of holy men, and bones of dubious origin. The early Christians placed heaven and hell before the view of men; these latter talked only of a certain fire prepared to purge away the imperfections of the soul. The former taught that Christ had made expiation for the sins of men by His death and blood; the latter seemed to inculcate that the gates of heaven would be closed against none who should enrich the clergy or the Church with their donations. The former were studious to maintain a holy simplicity and to follow a pure and chaste piety; the latter placed the substance of religion in external rites and bodily exercises." The picture of Christianity which the Qur'an presents to us shows us what conception of it Muhammad had formed from his own limited experience. His knowledge of the Faith was at least powerfully affected by the teaching of the so-called "orthodox" party, who styled Mary "the Mother of God," and, by the abuse of a term so easily misunderstood, opened the way for the worship of a Jewish maiden in place of God Most High. The effect of this misconception is clearly pointed out by Ibn Ishaq. In telling the story of the embassy sent by the Christians of Najran, who, he says, belonged to "the Emperor's faith," to Muhammad at Medina in A.D. 632, he tells us of the ambassadors that "Like 1 all the Christians, they said, ‘Jesus is God, the Son of God, and the third of three.’ ... They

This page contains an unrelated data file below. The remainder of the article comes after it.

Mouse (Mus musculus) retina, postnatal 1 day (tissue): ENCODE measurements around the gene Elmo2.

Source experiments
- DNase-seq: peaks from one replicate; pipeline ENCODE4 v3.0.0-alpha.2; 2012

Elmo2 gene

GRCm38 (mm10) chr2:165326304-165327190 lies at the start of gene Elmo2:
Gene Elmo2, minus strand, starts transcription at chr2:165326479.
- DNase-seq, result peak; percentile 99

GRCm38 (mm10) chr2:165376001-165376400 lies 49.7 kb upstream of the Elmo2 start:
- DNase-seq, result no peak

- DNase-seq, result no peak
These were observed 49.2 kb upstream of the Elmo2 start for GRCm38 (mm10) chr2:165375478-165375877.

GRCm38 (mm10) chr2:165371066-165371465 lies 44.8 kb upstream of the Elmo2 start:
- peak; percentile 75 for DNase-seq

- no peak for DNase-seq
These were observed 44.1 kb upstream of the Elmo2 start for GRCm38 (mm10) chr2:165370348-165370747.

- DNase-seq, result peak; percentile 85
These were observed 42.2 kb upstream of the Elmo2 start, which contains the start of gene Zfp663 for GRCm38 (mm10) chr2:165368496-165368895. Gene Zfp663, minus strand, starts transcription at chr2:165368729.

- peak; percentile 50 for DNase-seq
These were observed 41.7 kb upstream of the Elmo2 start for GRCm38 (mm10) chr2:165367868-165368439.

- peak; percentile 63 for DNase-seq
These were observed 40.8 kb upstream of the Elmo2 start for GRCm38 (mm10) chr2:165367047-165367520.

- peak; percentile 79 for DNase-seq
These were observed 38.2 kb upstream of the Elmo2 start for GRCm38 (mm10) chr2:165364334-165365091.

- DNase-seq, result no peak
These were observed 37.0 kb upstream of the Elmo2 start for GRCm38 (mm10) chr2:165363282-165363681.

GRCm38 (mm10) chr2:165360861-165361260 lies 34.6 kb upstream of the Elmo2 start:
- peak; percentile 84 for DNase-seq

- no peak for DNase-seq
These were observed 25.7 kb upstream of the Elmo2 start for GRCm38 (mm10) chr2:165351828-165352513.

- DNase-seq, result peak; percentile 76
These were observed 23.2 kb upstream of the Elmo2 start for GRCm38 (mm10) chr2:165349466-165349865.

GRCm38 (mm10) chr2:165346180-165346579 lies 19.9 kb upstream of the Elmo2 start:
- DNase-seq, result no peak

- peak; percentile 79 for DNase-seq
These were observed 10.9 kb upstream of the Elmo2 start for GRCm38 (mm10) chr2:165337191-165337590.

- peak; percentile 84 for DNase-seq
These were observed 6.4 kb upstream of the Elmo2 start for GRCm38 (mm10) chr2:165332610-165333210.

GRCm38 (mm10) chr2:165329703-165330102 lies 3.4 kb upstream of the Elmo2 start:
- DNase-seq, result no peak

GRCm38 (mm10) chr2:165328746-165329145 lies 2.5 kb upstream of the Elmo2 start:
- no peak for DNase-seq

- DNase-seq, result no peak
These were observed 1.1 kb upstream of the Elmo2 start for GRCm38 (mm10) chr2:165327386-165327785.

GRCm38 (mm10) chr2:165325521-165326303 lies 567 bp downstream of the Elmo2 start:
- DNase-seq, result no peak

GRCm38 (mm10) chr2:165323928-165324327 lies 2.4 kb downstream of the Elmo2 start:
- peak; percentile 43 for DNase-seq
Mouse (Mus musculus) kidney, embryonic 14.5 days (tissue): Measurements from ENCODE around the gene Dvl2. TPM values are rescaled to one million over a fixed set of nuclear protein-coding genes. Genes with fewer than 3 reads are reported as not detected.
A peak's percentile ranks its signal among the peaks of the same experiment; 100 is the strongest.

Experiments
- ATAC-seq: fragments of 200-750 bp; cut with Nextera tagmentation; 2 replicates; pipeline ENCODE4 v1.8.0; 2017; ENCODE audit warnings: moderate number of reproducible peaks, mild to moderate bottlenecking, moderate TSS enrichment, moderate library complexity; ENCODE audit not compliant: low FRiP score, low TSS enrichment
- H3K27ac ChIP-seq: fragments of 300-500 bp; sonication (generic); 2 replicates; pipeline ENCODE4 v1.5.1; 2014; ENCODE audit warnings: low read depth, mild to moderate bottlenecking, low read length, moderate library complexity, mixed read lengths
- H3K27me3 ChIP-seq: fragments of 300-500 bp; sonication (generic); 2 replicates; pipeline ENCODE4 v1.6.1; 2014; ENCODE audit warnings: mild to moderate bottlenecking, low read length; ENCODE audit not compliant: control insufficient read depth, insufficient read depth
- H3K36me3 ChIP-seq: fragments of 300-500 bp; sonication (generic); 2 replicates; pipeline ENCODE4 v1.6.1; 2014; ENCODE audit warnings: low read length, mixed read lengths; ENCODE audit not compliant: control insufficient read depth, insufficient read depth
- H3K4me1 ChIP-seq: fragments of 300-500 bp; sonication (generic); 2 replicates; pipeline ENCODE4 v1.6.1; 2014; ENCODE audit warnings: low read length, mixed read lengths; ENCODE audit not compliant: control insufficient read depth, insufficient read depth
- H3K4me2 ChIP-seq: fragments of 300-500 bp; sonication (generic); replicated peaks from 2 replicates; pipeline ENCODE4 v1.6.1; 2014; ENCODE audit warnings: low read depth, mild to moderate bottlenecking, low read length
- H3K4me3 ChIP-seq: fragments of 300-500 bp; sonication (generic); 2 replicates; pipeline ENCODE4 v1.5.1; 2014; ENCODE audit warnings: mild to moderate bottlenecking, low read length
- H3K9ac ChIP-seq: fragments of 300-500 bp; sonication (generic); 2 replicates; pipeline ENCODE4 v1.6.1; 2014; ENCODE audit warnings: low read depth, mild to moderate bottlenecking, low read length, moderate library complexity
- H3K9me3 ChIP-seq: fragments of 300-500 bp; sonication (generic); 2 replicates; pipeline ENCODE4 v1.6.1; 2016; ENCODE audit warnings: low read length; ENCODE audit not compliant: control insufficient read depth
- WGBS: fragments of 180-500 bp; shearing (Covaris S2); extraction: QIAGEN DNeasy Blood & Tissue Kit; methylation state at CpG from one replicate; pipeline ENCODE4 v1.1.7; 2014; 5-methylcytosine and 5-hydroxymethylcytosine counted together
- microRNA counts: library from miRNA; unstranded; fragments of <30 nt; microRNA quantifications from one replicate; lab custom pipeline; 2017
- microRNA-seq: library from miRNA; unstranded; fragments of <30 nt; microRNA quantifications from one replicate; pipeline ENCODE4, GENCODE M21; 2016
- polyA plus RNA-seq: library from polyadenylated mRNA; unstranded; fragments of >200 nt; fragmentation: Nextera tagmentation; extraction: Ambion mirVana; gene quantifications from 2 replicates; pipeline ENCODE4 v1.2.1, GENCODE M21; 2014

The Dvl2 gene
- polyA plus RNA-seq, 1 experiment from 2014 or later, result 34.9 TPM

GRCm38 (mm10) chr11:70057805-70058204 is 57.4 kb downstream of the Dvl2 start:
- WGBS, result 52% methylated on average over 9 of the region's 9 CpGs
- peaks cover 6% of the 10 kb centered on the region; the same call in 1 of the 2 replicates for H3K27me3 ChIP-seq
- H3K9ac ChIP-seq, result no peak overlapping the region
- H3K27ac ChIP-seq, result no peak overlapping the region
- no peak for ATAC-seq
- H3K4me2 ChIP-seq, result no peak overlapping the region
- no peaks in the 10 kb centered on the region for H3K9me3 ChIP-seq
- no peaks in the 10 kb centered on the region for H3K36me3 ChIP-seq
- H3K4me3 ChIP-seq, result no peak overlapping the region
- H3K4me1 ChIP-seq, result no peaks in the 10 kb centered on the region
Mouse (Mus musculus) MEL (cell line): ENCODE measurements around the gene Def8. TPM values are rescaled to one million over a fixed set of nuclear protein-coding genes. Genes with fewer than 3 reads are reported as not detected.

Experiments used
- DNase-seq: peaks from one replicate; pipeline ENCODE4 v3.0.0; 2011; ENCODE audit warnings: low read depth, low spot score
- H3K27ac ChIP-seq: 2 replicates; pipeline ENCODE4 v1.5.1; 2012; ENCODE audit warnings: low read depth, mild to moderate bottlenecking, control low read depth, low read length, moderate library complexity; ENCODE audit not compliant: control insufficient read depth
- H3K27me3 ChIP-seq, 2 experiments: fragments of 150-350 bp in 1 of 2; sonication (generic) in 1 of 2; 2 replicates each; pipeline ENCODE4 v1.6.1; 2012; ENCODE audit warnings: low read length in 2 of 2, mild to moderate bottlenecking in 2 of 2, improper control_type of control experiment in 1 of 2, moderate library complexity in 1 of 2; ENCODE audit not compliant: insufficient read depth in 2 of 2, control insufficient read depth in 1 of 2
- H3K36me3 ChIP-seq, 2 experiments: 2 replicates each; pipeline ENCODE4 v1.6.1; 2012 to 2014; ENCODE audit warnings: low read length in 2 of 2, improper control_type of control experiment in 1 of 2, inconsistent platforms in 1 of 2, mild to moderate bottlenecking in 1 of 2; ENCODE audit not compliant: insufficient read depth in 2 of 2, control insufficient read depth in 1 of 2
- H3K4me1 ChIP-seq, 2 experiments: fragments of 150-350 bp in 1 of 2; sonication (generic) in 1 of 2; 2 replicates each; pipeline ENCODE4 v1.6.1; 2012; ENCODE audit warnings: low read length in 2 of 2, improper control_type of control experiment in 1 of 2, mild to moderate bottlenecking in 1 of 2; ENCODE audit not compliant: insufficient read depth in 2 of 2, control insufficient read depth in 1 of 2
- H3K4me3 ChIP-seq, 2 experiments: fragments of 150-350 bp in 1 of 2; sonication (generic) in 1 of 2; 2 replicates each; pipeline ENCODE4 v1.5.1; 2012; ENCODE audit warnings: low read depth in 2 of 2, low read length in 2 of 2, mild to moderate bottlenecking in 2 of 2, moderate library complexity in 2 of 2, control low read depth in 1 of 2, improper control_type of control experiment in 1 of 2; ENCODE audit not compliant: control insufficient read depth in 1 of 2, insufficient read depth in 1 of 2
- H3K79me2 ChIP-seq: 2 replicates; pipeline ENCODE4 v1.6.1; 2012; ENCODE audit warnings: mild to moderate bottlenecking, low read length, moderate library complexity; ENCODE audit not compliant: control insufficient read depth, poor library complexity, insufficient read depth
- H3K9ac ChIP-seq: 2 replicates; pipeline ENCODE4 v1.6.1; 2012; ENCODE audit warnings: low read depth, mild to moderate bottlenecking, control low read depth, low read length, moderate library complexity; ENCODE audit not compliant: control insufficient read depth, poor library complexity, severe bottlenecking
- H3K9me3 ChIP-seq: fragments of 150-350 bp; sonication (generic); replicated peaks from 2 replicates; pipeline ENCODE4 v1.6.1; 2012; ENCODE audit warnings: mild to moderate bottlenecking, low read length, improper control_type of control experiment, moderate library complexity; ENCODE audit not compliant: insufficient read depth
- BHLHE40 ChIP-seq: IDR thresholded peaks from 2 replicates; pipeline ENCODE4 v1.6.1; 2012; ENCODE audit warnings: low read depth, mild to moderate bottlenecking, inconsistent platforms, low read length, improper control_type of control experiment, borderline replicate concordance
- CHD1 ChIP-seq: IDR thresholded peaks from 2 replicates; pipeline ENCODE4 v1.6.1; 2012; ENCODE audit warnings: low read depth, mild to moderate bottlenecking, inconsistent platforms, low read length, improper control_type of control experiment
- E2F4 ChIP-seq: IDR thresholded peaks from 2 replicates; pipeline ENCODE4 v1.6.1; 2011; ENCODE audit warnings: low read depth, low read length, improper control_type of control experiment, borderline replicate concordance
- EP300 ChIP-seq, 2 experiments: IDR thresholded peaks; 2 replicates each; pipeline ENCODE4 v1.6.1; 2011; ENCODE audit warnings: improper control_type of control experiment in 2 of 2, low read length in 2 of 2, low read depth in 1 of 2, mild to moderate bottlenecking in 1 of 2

1 Quoted in Dr. Koelle's Mohammed and Mohammedanism, p. 136.

proved further that He is the third of three, namely God, Christ, and Mary." Of course this is not a true account of the language used, but that it represents correctly what Muhammad understood to be the doctrine held by these Christians is clear from the following verses of the Qur'an: "Verily now they have blasphemed who say, ‘God is a third of three’" (Surah V., Al Maidah, 77): "And when God shall say, ‘O Jesus, Son of Mary, hast Thou said unto men, Take Me and My Mother as two Gods, beside God?’" (Surah V., 116). We can hardly wonder then that Muhammad rejected the Christianity thus presented to his notice. "Had he witnessed a purer exhibition of its rites and doctrines, and seen more of its reforming and regenerating influences, we cannot doubt that, in the sincerity of his early search after truth, he might readily have embraced and faithfully adhered to the faith of Jesus. Lamentable indeed is the reflection that so small a portion of the fair form of Christianity was disclosed by the ecclesiastics and monks of Syria, and that little how altered and distorted! Instead of the simple majesty of the Gospel — as a revelation of God reconciling mankind to Himself through His Son — the sacred dogma of the Trinity was forced upon the traveller 1 with the misleading and offensive zeal of Eutychian and Jacobite partisanship, and the worship of

1 Sir W. Muir, Life of Mahomet, 3rd ed., pp. 20, 21. He is here speaking of Muhammad's visit to Syria.